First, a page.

The Inflation Reduction Act becomes law
US president Joe Biden signed the Inflation Reduction Act (IRA) into law on Tuesday, precisely one week after he signed the CHIPS Act. The IRA packs in 750 billion USD in health care, tax, and climate measures. Though it is significantly trimmed down from the original 1.75 trillion USD Build Back Better plan, Biden has hailed the package as one of the most significant laws in US history.
Maybe so. The IRA promises a big boost to the renewables sector, announcing America’s grand entrance to the global new energy race—one that up to this point China has been largely running solo. Longer term tax credits for wind and solar should help the domestic industry plan investments with greater certainty. Tax credits for clean hydrogen should spur that sector, too. But the big question: Will this work? Will it actually encourage development of new, responsible, trusted supply? Or will it feed additional, inflationary capital into shoring up a flawed system of industrial dependence and offshored harm? There are positive indicators, like Manchin’s domestic sourcing requirements for the 7,500 EV tax credit. There are also danger signals: Within hours of the IRA passing with that tax credit, Ford raised the price of its electric F-150 by up to 8,500 USD. Moreover, as we pointed out last week, the government’s 750 billion USD clarion call is just the first step. The private sector, including carmakers and critical minerals players, must respond with proactive investment in domestic production, too.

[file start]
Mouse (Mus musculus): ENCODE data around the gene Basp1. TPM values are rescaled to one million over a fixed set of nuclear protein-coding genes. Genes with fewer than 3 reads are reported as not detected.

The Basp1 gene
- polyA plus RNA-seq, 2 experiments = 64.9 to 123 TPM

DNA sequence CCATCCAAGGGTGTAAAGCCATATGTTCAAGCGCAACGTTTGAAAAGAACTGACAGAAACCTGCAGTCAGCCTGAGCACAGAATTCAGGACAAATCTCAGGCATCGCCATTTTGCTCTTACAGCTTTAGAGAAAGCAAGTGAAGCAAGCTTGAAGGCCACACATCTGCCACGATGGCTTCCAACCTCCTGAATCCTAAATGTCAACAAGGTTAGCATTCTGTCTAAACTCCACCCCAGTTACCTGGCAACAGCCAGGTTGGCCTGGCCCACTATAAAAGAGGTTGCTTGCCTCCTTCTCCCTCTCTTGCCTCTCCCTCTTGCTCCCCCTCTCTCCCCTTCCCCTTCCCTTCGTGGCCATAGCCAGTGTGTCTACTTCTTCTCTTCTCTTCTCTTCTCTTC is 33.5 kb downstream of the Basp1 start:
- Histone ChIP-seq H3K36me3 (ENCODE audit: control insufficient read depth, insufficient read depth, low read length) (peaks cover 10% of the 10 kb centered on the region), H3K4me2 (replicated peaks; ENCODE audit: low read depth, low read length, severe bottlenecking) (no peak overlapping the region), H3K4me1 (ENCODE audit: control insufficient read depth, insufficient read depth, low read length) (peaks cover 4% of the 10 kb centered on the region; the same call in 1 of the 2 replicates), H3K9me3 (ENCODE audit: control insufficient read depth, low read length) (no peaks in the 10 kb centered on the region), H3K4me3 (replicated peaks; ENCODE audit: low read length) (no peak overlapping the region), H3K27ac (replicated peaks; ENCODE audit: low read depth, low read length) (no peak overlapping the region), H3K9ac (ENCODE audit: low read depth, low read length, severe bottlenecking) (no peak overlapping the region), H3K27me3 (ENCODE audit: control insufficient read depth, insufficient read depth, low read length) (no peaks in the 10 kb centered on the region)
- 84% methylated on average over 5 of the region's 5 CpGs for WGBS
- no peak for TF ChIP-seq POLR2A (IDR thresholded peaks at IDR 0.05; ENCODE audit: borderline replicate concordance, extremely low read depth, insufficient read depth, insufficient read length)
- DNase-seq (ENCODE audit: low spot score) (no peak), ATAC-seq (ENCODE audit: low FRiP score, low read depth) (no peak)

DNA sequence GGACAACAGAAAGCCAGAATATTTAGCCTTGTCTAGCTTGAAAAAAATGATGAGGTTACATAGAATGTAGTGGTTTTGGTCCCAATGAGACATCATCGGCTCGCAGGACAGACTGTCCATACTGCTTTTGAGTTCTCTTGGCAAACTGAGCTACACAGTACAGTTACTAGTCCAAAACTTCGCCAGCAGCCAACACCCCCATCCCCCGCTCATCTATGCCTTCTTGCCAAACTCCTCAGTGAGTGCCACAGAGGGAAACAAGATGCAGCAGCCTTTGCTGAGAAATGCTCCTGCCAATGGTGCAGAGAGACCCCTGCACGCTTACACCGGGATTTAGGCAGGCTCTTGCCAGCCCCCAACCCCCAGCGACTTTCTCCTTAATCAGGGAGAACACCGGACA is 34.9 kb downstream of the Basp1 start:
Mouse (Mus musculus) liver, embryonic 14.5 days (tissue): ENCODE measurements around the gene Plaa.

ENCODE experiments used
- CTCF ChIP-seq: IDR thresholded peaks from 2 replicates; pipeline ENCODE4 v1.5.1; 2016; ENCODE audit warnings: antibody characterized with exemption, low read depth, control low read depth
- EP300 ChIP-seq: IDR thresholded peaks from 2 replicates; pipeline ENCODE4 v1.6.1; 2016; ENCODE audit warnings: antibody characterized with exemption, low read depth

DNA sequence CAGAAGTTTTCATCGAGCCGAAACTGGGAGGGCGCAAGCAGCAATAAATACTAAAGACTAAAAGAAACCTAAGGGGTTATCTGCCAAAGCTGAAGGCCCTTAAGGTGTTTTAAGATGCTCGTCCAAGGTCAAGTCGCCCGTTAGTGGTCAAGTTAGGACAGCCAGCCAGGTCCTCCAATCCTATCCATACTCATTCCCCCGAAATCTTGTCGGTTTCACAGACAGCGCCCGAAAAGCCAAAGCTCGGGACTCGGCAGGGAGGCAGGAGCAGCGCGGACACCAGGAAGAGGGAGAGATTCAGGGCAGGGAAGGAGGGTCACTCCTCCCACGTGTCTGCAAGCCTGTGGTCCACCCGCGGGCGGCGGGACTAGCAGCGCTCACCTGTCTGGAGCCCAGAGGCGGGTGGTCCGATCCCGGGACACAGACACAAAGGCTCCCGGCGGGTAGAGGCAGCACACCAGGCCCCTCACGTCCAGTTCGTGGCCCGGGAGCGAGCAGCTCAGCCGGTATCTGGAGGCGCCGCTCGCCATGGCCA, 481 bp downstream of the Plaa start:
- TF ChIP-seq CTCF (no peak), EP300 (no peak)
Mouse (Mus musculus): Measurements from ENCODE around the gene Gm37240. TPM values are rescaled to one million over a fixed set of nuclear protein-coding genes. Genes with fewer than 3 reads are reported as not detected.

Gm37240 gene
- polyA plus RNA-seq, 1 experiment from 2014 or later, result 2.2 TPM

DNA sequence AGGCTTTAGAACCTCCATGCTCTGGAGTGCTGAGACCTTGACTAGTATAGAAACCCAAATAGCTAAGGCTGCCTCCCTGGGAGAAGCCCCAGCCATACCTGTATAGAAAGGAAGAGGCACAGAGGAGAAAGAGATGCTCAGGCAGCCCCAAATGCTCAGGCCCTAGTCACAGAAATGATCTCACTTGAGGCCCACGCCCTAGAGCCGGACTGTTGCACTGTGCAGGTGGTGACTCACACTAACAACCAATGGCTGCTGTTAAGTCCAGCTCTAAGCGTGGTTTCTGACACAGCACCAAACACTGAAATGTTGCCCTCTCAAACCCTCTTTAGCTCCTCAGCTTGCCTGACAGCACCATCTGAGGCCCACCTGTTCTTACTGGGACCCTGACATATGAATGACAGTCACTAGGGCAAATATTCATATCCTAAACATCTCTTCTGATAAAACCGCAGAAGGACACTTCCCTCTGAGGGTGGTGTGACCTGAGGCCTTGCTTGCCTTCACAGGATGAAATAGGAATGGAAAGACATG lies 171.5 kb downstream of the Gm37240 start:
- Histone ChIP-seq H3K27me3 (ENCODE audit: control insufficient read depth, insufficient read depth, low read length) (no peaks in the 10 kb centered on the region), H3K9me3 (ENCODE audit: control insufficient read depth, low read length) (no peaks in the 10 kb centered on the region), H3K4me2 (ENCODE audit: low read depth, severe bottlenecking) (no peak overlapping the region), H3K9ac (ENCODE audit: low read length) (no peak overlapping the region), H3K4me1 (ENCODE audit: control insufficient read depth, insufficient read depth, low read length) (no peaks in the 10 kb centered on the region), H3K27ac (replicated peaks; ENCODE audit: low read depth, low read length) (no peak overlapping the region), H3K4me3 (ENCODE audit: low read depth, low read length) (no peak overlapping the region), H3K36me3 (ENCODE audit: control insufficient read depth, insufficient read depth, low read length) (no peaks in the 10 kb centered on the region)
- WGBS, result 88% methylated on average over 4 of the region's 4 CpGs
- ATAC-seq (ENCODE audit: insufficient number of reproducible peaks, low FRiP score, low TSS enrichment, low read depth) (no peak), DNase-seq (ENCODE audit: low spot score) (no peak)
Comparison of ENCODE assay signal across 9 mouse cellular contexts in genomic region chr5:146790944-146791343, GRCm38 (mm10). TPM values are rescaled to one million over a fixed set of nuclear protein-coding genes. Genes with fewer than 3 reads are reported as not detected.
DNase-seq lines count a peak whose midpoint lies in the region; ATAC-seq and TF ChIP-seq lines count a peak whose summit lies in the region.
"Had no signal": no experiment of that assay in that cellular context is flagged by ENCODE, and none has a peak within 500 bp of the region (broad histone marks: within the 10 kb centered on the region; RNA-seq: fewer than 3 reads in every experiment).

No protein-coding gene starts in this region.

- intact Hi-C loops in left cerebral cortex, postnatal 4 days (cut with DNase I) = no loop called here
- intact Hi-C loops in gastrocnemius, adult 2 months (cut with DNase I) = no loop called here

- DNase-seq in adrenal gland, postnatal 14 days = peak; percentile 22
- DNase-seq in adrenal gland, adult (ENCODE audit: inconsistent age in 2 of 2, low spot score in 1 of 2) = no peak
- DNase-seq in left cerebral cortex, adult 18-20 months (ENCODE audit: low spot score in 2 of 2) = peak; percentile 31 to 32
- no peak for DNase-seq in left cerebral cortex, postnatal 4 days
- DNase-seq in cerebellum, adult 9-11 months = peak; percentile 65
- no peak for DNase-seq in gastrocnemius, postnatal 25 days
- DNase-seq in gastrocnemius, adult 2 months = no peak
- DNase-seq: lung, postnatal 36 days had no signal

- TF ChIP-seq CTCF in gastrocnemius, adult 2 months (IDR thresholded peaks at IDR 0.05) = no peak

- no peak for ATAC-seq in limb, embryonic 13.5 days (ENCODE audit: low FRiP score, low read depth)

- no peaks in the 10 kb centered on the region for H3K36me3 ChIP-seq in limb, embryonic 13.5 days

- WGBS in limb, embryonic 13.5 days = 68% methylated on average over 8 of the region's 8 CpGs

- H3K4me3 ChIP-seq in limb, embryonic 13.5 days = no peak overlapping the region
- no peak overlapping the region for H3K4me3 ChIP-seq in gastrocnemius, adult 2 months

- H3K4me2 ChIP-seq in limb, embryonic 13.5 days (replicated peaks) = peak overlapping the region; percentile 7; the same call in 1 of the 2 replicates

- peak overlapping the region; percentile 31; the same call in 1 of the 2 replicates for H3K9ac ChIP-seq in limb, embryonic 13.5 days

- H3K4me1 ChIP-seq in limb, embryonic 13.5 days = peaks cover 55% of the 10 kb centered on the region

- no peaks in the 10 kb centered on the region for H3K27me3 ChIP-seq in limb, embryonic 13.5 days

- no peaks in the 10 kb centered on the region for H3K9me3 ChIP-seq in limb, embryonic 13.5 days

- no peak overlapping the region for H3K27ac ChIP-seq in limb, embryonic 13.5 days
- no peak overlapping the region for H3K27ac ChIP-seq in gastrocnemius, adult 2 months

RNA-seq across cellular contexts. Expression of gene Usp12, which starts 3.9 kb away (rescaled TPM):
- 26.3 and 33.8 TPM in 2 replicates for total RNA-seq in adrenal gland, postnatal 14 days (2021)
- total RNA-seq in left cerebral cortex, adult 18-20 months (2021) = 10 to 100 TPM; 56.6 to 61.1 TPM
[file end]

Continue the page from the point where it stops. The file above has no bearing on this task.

Is Made in Vietnam the new Made in China? Ask Apple
Nikkei Asia reported this week that Apple is working on shifting some production of Apple Watches and MacBooks to Vietnam for the first time. It’s the latest move by Apple to diversify its production from China, where unpredictable pandemic lockdowns have thrown supply chains into disarray. While Vietnam is already Apple’s most important ex-China production hub, manufacturing watches and laptops would represent a step up in technical and supply chain complexity.
Apple isn’t the only company moving in this direction. Samsung has relocated its Chinese display production to Vietnam; now, it is investing billions of dollars to do the same with semiconductor components. The stakes are high for Vietnam: The company is eager to position itself as a high-tech manufacturing destination for global companies. If it can deliver on the needs of giants like Apple and Samsung, more tech giants will likely follow, propelling Vietnam’s capacity forward. And stakes are high for global firms, too: After so many years of outsourcing manufacturing to China, will they be able meaningfully to diversify while keeping costs and quality in check? Keep in mind, too, that shifting manufacturing out of China is only one part of the equation. Companies continue to rely on China for upstream inputs and midstream processing; this allows Beijing to maintain a vice grip on downstream manufacturing, even as it moves beyond Chinese borders.
The UK’s doom loop of inflation and discontent